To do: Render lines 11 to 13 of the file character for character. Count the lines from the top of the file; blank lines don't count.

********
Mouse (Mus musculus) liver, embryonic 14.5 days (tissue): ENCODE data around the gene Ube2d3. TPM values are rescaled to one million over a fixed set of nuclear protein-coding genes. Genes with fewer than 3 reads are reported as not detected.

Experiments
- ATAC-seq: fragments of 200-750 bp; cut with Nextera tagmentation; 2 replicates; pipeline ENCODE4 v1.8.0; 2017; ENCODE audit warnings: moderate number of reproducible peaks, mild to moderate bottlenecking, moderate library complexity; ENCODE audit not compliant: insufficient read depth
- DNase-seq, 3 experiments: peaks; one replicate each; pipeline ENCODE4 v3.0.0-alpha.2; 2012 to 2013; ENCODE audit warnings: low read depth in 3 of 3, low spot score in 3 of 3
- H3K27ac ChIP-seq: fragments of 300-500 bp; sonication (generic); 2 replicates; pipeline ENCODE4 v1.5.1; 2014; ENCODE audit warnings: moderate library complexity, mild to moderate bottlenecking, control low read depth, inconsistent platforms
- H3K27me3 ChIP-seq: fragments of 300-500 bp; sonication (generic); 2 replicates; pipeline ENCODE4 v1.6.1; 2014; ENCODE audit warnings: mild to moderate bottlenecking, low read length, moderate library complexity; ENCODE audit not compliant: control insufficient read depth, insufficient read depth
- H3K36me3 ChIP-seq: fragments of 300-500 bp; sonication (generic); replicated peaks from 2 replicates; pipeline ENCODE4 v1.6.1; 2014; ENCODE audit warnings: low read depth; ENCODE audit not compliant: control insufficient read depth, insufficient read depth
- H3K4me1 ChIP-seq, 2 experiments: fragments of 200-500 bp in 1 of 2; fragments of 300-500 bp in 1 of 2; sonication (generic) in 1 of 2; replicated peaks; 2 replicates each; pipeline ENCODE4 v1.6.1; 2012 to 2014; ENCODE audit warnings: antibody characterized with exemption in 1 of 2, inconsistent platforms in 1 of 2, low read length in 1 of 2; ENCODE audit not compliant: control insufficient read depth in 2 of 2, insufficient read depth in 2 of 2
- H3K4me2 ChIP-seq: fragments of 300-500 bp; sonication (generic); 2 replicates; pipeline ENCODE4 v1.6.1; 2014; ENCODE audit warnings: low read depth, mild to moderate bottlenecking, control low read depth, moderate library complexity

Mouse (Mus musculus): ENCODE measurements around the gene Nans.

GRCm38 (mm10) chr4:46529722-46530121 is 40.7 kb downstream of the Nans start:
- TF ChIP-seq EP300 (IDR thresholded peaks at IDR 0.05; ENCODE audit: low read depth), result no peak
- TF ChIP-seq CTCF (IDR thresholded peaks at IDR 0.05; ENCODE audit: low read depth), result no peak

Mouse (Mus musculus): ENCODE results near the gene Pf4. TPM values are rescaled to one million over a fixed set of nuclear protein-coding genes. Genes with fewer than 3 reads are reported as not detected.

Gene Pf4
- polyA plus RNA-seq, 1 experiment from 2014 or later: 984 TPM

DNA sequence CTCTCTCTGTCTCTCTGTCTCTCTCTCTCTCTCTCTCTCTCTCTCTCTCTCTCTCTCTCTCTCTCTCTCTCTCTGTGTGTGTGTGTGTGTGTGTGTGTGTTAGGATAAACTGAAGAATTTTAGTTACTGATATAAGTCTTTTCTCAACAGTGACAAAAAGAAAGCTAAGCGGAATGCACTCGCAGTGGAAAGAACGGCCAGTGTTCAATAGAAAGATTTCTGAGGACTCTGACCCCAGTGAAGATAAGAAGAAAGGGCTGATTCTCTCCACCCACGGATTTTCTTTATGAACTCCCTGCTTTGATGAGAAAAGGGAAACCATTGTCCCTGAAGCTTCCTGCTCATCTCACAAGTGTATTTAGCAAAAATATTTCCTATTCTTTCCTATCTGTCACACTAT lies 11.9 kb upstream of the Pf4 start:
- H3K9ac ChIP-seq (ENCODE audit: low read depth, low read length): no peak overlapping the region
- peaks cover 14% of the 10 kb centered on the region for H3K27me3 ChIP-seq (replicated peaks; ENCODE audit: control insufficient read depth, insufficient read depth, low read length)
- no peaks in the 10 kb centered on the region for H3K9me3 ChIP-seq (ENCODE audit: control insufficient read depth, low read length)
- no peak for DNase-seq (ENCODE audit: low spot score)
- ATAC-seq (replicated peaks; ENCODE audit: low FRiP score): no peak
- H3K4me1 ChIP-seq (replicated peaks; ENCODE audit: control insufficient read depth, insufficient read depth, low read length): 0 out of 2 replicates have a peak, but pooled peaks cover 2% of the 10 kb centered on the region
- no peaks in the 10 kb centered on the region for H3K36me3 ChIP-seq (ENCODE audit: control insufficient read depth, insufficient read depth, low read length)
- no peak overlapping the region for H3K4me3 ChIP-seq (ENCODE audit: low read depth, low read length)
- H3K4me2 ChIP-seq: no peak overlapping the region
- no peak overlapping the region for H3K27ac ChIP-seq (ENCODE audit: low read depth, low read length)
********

GRCm38 (mm10) chr4:46529722-46530121 is 40.7 kb downstream of the Nans start:
- TF ChIP-seq EP300 (IDR thresholded peaks at IDR 0.05; ENCODE audit: low read depth), result no peak
- TF ChIP-seq CTCF (IDR thresholded peaks at IDR 0.05; ENCODE audit: low read depth), result no peak